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By Accident or DesignWriting the Victorian Metropolis$
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Paul Fyfe

Print publication date: 2015

Print ISBN-13: 9780198732334

Published to Oxford Scholarship Online: May 2015

DOI: 10.1093/acprof:oso/9780198732334.001.0001

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Industrial Accidents and Novel Insurances

Industrial Accidents and Novel Insurances

Chapter:
(p.100) 3 Industrial Accidents and Novel Insurances
Source:
By Accident or Design
Author(s):

Paul Fyfe

Publisher:
Oxford University Press
DOI:10.1093/acprof:oso/9780198732334.003.0004

Few problems so plagued the industrializing city as fires. In the 1840s, on the uncertain ground of places like Manchester in England’s north, a diverse cohort of manufacturers, business agents, and writers struggled to deal with the challenges of prediction, valuation, and compensation that industrial fires uniquely raised. They comprise a broader discourse of risk management which includes insurance agents as well as novelists like Elizabeth Gaskell, whose novel Mary Barton defines accidents, liability, and compensation on its own terms. Although the Victorian novel would be denigrated for its ‘queer elements of the accidental and the arbitrary’ (in Henry James’s words), Gaskell’s example reveals how the novel absorbs accidents as a practice of the genre, very much related to its cultural interventions.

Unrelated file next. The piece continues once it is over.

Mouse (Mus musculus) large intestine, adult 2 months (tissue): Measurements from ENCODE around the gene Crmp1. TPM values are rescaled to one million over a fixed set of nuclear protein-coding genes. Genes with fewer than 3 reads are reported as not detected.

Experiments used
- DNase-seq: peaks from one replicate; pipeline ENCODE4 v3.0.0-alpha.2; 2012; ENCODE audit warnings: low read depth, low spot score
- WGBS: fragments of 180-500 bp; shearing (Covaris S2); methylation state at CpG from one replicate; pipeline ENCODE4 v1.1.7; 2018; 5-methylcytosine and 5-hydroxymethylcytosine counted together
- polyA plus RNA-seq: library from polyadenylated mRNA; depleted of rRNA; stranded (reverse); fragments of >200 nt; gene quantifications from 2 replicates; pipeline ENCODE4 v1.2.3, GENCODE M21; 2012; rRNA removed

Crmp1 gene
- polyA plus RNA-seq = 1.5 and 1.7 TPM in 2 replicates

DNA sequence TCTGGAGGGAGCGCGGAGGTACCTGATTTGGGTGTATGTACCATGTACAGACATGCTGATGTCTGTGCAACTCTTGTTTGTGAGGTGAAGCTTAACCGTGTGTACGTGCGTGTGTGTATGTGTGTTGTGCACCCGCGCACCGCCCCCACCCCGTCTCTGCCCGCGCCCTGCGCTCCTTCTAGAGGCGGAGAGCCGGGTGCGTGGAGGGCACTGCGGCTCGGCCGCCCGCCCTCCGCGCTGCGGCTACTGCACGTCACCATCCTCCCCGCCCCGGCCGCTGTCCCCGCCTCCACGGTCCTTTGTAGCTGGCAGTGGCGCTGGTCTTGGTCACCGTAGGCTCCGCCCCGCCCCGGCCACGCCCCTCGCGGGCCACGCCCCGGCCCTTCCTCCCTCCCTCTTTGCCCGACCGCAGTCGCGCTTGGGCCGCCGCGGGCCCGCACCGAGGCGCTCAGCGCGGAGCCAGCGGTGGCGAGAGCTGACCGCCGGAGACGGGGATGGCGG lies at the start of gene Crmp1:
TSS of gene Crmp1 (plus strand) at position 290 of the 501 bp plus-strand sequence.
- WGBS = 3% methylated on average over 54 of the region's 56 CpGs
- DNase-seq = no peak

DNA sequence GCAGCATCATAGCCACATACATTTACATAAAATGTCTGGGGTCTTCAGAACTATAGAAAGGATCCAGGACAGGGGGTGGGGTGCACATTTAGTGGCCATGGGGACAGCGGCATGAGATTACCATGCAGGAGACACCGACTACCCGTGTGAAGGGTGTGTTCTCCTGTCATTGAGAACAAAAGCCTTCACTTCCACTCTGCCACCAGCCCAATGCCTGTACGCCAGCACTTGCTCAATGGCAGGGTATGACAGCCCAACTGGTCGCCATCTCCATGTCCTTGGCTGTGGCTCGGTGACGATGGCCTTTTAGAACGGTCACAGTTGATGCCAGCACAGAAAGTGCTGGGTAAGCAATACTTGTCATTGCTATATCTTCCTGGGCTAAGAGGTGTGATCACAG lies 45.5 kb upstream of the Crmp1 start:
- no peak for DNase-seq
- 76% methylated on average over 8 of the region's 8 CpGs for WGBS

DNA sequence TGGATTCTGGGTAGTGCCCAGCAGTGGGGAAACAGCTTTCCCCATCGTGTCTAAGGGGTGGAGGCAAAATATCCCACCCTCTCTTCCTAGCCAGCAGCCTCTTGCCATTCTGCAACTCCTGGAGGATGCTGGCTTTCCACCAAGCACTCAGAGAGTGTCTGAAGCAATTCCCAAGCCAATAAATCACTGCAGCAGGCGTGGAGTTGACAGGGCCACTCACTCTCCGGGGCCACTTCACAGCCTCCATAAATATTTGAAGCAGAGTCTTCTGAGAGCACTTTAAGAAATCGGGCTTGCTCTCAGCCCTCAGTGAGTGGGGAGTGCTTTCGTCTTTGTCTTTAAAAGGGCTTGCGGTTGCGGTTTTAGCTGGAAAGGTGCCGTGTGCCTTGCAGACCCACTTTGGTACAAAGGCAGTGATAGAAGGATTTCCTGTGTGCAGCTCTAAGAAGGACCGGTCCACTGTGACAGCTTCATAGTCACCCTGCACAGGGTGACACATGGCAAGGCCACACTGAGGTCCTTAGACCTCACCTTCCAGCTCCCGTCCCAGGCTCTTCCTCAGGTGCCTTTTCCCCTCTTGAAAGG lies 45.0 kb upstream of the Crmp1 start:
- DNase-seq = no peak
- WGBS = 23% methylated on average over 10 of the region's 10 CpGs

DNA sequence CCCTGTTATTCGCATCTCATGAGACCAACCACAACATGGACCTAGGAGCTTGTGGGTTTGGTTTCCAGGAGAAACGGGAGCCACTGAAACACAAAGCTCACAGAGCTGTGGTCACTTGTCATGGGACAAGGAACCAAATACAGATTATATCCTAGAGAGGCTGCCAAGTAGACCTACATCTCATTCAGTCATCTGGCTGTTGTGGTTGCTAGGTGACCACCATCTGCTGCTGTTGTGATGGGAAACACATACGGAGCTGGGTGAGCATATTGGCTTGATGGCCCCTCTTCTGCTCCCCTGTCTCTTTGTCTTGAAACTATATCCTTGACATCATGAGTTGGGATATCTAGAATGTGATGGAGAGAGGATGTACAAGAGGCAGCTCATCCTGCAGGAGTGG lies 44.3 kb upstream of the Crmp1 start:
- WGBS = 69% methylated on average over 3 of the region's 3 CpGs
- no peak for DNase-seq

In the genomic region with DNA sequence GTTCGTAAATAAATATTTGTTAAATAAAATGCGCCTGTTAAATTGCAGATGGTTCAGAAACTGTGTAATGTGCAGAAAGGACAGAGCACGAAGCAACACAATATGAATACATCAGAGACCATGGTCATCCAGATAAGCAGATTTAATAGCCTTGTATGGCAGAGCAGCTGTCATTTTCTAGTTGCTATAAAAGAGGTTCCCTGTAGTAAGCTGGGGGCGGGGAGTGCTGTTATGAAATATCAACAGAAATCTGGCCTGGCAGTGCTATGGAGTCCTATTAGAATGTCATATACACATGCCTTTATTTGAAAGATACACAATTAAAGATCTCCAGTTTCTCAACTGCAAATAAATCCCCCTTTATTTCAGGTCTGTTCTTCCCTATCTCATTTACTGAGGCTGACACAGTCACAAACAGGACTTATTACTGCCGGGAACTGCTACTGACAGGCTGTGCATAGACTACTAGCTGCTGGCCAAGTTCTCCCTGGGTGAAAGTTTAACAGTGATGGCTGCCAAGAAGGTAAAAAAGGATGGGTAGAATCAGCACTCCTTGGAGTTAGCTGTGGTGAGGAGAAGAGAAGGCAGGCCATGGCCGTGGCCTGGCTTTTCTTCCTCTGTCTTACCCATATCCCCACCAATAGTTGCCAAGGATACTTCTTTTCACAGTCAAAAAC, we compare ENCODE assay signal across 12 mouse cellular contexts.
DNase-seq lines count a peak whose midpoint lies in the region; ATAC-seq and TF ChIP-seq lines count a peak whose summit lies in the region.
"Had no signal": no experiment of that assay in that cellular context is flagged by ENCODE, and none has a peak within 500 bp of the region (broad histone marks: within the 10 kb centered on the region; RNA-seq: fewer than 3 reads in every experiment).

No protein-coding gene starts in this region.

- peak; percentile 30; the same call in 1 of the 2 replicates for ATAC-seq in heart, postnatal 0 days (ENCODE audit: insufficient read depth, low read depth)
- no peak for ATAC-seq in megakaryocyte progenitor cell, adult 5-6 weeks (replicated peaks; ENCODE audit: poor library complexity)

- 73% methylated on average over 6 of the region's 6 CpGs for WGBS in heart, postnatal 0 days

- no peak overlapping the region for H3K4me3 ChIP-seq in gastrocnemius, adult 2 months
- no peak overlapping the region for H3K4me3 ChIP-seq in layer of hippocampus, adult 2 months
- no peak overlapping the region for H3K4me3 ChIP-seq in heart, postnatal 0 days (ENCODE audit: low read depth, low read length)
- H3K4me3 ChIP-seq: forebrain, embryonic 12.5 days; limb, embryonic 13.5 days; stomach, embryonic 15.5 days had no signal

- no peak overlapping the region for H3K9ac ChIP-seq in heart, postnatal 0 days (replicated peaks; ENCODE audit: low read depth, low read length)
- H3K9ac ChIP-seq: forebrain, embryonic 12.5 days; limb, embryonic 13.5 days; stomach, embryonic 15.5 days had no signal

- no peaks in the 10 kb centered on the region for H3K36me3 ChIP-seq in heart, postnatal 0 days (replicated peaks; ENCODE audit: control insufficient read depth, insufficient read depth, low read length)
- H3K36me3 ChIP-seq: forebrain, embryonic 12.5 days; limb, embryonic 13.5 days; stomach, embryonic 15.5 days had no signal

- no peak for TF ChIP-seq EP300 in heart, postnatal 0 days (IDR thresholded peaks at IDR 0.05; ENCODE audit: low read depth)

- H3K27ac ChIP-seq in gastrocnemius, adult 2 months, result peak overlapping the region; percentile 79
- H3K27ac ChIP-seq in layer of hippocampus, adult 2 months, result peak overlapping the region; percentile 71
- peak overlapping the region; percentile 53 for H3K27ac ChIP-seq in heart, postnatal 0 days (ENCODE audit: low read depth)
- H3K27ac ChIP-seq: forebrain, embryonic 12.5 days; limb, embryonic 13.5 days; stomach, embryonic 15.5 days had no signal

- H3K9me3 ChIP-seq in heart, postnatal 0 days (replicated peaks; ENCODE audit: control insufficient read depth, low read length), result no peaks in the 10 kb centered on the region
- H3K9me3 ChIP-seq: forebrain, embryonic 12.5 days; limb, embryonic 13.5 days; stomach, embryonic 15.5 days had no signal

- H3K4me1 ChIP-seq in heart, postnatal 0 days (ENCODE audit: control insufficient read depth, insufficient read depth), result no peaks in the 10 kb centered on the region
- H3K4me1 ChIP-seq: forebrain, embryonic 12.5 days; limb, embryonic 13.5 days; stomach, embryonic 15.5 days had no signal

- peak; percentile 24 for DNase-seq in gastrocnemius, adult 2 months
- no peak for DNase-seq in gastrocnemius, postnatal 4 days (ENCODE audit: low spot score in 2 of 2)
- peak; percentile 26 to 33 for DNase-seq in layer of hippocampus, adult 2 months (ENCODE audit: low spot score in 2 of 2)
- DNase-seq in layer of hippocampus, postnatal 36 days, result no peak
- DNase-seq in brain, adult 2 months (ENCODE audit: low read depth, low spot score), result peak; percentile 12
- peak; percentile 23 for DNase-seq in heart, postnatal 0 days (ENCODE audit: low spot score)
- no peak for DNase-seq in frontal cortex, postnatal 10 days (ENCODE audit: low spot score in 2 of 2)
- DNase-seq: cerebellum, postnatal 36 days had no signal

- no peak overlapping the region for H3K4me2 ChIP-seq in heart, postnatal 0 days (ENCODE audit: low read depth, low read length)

Keywords:   Elizabeth Gaskell, Mary Barton, Victorian novel, insurance, industrial city, fire, probability, risk, loss, accident, genre

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